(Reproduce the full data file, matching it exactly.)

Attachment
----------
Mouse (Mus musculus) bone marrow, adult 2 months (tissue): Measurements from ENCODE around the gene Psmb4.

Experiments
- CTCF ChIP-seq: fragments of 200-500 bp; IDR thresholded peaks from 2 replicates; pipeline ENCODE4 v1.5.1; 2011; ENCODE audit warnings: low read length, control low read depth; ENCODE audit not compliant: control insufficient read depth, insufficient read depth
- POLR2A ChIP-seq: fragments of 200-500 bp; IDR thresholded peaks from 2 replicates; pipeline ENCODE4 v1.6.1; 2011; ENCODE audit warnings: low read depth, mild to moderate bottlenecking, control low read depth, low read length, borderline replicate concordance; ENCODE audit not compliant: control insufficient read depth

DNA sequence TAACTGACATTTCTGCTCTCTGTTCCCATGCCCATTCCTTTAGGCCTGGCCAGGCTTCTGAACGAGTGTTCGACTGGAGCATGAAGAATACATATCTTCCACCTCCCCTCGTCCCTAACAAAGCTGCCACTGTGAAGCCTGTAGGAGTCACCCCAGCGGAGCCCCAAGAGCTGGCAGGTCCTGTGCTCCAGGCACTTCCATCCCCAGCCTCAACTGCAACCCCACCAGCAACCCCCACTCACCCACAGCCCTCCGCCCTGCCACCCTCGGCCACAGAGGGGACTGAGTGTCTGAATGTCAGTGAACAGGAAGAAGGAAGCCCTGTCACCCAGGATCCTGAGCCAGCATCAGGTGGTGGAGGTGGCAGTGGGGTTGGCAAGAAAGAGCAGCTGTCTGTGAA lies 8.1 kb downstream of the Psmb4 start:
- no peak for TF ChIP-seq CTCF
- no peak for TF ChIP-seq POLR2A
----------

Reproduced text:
Mouse (Mus musculus) bone marrow, adult 2 months (tissue): Measurements from ENCODE around the gene Psmb4.

Experiments
- CTCF ChIP-seq: fragments of 200-500 bp; IDR thresholded peaks from 2 replicates; pipeline ENCODE4 v1.5.1; 2011; ENCODE audit warnings: low read length, control low read depth; ENCODE audit not compliant: control insufficient read depth, insufficient read depth
- POLR2A ChIP-seq: fragments of 200-500 bp; IDR thresholded peaks from 2 replicates; pipeline ENCODE4 v1.6.1; 2011; ENCODE audit warnings: low read depth, mild to moderate bottlenecking, control low read depth, low read length, borderline replicate concordance; ENCODE audit not compliant: control insufficient read depth

DNA sequence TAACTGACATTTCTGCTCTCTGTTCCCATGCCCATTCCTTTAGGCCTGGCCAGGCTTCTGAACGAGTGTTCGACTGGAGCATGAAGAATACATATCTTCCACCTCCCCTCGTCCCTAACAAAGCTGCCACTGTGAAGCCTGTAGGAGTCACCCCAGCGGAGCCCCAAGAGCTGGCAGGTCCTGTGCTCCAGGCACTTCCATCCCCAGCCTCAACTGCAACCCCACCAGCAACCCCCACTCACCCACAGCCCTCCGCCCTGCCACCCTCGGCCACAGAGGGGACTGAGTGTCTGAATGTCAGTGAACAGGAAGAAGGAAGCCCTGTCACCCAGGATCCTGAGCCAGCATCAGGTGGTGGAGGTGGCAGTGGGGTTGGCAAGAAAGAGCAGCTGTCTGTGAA lies 8.1 kb downstream of the Psmb4 start:
- no peak for TF ChIP-seq CTCF
- no peak for TF ChIP-seq POLR2A